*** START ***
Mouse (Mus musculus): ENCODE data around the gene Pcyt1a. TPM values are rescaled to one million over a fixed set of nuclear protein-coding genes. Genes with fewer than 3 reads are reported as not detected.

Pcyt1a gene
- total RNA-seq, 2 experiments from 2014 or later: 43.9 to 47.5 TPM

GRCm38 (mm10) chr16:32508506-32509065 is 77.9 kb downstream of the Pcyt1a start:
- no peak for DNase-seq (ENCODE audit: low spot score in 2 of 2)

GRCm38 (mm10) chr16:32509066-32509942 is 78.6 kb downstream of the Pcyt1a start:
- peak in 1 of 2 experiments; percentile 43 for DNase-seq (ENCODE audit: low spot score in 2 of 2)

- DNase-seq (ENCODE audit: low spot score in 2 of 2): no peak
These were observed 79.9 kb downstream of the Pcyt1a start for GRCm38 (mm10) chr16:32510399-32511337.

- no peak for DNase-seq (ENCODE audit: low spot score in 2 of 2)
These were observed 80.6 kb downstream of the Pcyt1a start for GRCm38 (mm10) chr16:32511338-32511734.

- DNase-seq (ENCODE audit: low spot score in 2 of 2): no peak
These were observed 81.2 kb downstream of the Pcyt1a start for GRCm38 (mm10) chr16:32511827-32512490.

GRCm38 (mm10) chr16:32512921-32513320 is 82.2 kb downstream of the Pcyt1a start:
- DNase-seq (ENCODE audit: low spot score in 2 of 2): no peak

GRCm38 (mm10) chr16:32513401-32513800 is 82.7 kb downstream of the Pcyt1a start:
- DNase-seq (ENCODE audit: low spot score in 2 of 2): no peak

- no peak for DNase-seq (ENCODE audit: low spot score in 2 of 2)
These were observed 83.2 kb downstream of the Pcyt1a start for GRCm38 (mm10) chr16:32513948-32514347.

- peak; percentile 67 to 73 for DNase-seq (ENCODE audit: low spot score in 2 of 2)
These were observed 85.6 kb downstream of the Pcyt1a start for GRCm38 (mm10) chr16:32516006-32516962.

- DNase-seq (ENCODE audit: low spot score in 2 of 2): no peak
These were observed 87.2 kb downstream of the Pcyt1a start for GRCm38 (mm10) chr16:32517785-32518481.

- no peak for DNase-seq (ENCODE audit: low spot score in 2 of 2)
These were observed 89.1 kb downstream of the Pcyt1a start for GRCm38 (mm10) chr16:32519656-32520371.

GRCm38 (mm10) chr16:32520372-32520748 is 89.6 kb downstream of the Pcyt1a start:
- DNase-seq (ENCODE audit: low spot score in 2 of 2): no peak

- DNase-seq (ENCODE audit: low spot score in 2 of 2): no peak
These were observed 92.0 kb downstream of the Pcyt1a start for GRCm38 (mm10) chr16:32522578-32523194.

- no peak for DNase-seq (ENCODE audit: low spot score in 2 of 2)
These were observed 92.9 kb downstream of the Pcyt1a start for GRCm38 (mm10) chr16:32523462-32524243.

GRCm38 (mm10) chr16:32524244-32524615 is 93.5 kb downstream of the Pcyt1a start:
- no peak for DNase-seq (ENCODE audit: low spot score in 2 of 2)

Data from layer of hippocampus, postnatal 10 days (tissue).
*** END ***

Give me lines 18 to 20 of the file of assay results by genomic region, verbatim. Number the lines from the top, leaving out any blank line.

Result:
- no peak for DNase-seq (ENCODE audit: low spot score in 2 of 2)
These were observed 83.2 kb downstream of the Pcyt1a start for GRCm38 (mm10) chr16:32513948-32514347.

- peak; percentile 67 to 73 for DNase-seq (ENCODE audit: low spot score in 2 of 2)